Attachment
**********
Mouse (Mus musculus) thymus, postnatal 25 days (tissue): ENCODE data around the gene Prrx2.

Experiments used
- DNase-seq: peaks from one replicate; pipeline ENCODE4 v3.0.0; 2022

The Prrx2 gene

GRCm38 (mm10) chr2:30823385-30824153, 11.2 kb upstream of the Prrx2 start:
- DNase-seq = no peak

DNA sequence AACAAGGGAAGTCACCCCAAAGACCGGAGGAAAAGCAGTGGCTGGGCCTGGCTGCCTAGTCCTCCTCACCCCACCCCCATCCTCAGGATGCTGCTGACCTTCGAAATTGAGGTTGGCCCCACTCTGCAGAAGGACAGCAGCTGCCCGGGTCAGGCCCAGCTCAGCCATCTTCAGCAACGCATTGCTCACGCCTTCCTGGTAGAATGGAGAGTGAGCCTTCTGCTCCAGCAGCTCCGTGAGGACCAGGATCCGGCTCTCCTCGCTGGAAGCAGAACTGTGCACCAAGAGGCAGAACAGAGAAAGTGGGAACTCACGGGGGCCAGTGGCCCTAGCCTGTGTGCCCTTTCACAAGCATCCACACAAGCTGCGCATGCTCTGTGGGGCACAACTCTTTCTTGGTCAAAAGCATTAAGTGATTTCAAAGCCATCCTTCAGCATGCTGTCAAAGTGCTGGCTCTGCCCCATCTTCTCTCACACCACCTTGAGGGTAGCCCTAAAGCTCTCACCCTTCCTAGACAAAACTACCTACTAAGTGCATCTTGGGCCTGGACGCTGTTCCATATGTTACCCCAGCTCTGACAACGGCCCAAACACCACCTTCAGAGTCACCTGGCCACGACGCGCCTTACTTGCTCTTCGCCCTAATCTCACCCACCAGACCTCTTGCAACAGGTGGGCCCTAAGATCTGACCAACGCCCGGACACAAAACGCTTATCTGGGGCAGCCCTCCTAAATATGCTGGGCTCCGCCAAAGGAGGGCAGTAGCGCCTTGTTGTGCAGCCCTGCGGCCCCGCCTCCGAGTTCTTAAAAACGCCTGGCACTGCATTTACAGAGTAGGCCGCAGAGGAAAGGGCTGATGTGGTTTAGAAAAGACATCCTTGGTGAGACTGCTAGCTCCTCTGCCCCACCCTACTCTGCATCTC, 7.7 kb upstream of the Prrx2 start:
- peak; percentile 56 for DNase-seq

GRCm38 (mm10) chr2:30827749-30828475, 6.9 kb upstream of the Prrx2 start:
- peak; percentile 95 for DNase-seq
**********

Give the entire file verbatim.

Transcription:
Mouse (Mus musculus) thymus, postnatal 25 days (tissue): ENCODE data around the gene Prrx2.

Experiments used
- DNase-seq: peaks from one replicate; pipeline ENCODE4 v3.0.0; 2022

The Prrx2 gene

GRCm38 (mm10) chr2:30823385-30824153, 11.2 kb upstream of the Prrx2 start:
- DNase-seq = no peak

DNA sequence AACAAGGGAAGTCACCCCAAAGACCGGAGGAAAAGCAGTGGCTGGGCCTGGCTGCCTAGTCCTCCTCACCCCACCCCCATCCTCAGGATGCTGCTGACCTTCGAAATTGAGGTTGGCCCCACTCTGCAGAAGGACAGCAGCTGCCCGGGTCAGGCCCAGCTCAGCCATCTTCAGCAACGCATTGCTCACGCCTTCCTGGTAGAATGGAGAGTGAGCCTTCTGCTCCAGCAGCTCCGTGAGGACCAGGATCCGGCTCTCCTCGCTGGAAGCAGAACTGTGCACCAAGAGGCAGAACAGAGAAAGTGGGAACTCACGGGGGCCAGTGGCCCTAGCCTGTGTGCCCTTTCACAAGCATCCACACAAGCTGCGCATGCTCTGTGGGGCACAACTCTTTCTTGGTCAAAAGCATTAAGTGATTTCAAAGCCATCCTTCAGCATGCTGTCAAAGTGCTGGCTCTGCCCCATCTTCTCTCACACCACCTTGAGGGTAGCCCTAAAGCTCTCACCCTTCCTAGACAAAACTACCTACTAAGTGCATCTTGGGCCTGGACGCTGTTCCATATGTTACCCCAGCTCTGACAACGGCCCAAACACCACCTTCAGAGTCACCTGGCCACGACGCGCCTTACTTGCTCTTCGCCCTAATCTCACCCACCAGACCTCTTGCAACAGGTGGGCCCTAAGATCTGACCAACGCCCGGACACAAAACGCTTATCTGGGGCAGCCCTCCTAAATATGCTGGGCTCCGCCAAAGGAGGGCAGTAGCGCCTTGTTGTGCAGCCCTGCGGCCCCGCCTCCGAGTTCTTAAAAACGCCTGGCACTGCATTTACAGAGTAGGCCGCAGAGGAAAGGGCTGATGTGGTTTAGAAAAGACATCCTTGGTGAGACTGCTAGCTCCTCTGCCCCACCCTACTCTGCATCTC, 7.7 kb upstream of the Prrx2 start:
- peak; percentile 56 for DNase-seq

GRCm38 (mm10) chr2:30827749-30828475, 6.9 kb upstream of the Prrx2 start:
- peak; percentile 95 for DNase-seq